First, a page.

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It is easy to read the thread, which is gut-bustingly funny and enviably self-assured, and forget the terror at its heart. This is a story about a loss of agency. King is a young Black woman manipulated by a young white woman. She is held against her will and forced to endure life-threatening situations. “When I first read the thread, I understood the pleasure that people got out of reading it,” says Bravo. “But it’s also really scary. Behind a lot of this writing is a traumatised person.”
King had gone on the road trip in March 2015. She posted the viral Twitter thread on 27 October that same year. In the months between, King had written two earlier versions of the same story. The first she shared on Tumblr only weeks after the experience. Bravo – who read it as part of the research for Zola – describes that initial iteration as “deeply unfunny” and “really emotional”. “A’Ziah wrote it through tears, and then she deleted it,” she says. Months later, King mapped out a second draft that cleaves slightly closer to the version with which we are familiar. “Then by the time she is writing the third one, which is five or six months after the experience, A’Ziah has a good deal of distance from it,” recalls Bravo. King told The New York Times that by that third revision, she was “ready to be entertained” by her story.
As much as King’s thread – and Bravo’s film by extension – is about trauma experienced, it is also crucially about trauma processed. “When A’Ziah was writing,” the director says, “she was recontextualising the thing that happened to her and she’s also talking to it – trying to explain to herself how she got into this position and trying not to punish herself for the choices she made.
“So when it came to writing the film,” Bravo continues, “I felt the character needed to be in two places at once. The ‘Zola’ that Taylour is portraying is less the girl [in-the-moment] and more the writer who has come out the other side. It’s like the Zola who lived the experience is going backwards and looking at herself inside of the situation.” She laughs. “I know that sounds f***ing nuts.”
Not after watching the film, it doesn’t. As the chaos swirls around Paige’s character at menacing speeds, the camera often falls to the stillness of her face, self-aware and glowering as she absorbs the people around her. We’re reminded that the Zola we’re seeing on-screen is continuously processing and reframing the experience in real-time.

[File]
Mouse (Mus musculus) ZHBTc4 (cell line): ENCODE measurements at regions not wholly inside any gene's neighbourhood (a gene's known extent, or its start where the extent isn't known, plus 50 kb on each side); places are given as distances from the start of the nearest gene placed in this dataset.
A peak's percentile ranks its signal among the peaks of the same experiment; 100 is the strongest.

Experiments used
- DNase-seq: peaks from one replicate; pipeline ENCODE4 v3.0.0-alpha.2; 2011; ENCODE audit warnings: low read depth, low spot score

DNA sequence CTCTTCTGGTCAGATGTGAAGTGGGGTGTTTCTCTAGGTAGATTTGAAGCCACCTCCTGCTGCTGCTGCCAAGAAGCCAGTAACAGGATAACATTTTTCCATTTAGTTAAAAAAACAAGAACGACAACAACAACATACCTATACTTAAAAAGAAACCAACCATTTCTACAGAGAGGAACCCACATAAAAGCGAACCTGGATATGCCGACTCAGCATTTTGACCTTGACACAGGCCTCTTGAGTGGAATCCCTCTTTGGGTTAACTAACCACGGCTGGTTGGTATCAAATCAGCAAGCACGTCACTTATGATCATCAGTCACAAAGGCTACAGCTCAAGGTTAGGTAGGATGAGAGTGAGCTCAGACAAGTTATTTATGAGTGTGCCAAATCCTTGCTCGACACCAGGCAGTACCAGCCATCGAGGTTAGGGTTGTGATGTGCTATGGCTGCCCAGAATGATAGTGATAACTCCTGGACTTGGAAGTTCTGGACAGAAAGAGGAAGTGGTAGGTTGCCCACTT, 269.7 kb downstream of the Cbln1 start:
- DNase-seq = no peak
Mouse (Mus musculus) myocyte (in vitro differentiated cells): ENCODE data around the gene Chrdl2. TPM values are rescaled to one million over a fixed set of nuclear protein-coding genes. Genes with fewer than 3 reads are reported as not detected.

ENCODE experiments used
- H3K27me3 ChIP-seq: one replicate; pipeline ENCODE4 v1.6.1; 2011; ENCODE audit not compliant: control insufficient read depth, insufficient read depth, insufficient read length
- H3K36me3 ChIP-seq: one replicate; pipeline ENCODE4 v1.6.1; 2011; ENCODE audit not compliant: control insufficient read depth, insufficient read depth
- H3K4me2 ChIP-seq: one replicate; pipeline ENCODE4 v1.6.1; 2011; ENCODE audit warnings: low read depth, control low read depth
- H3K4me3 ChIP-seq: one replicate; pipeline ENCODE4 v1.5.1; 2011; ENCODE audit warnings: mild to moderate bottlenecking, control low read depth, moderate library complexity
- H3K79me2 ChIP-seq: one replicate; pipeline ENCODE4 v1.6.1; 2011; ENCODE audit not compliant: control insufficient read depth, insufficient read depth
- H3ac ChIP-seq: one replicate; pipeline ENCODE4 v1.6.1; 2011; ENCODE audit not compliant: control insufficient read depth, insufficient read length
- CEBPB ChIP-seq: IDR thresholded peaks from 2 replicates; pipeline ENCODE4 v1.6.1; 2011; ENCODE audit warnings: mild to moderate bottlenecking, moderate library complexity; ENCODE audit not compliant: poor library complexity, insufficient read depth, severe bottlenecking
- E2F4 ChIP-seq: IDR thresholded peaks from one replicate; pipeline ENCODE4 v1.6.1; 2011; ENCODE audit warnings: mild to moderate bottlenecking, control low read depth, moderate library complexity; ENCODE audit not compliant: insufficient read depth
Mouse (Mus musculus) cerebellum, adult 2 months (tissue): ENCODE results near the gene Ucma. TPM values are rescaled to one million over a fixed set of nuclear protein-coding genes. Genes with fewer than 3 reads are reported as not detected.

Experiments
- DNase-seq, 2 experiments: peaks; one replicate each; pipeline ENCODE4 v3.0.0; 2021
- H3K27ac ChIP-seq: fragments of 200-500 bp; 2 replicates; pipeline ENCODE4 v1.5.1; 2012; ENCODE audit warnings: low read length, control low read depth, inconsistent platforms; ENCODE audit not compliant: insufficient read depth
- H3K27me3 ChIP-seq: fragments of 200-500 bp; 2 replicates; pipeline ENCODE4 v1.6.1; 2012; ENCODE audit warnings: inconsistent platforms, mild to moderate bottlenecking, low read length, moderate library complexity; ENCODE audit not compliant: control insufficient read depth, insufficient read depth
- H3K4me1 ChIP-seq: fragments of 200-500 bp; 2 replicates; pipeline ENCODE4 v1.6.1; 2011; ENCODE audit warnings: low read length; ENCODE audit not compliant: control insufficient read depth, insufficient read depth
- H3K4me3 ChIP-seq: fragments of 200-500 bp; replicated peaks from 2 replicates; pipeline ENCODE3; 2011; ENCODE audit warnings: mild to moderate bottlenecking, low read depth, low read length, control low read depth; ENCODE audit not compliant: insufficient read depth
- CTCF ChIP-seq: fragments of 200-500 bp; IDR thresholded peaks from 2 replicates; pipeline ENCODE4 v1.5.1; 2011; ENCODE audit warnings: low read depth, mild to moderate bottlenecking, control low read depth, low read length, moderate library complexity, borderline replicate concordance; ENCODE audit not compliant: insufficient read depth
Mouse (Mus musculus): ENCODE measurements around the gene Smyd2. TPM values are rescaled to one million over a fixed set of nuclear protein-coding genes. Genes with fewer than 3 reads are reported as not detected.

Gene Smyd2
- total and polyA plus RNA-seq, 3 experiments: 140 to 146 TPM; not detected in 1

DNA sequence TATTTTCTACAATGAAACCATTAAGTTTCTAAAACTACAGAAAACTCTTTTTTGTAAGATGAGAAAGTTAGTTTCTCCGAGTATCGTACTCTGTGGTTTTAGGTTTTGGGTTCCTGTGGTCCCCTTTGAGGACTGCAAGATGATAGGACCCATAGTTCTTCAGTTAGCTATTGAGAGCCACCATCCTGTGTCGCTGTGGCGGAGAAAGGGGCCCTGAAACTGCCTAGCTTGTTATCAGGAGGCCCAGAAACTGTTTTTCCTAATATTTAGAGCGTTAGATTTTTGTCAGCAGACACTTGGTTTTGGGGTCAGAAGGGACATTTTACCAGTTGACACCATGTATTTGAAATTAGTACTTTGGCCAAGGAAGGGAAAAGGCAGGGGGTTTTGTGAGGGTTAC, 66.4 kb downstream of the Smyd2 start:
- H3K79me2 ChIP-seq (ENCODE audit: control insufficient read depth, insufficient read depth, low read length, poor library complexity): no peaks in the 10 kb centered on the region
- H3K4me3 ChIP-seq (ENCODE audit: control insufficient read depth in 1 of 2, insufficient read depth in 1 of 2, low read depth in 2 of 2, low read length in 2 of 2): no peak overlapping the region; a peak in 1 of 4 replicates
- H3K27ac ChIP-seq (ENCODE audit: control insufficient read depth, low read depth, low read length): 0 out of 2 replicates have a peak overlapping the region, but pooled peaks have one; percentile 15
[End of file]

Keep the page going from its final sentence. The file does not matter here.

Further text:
Staying true to King’s story doesn’t always translate to being factual right down to the details. While Bravo pursues a documentary-like portrayal of the harrowing events, Zola has an irresistible surrealist groove. Stylistically, the film relishes in its visuals. Bravo partakes in a Wes Anderson-style penchant for symmetrical framing, while David Lynchian alchemy of the mundane and bizarre can be seen in the film’s ingenious use of Mica Levi’s original score. (When pitching herself for the project, Bravo described her version of Zola as “Blue Velvet meets ‘Bodak Yellow’”).
Bravo took a similarly surrealist approach to Jessica’s character. Stefani (as she’s renamed in the film) is dressed in impossibly expensive clothes: head-to-toe Dior, carrying a Chanel bag in one hand and a Fendi purse in the other. In the film, they drive a Mercedes Benz G-Wagon. The purpose of this elevation, this added boujieness, Bravo tells me, is to portray the world as it would’ve looked to King – who is now in her mid-twenties – as a teenager.
“I think our Zola on-screen is trying to justify why this happened to her,” says Bravo. “And I think part of the way she does that is by portraying the events as if they’ve been dipped in glitz, dunked in glitter. It had to be super glamorous so that we understand why she was duped.”
Race plays a larger role in Zola than it does in King’s original thread. As Paige said at Sundance last year, Keough’s “in blackface for the whole movie”. Her character Stefani appropriates Black culture to the hilt, styling her blonde baby hairs and parroting the word “sis” back to Zola incessantly. Then there’s the “blaccent”. Some of it was already written in the script, says Bravo, “how the words end with an ‘a’ or the fact they aren’t conjugated all the way. It’s in there a little bit without her being like a ‘wigger’”. But Bravo wanted to go bigger. “I brought it up in our first meeting,” she recalls. “And Riley was like, ‘I’m gonna get cancelled.’” Still, she agreed and worked with voice coach Aris Mendoza to get it right: a mix of Bhad Bhabie and Iggy Azalea. The portrayal got the greenlight from King, who confirmed that it felt true to the real thing. Keough’s bombastic performance, though, also comes back to the issue of believing in and sympathising with Paige’s character and in turn King herself. That blatant appropriation, explains Bravo, is “Riley’s handicap of sorts”. The aim is that she and Taylour are “starting at the same line” in terms of audience trust and preconception, she says.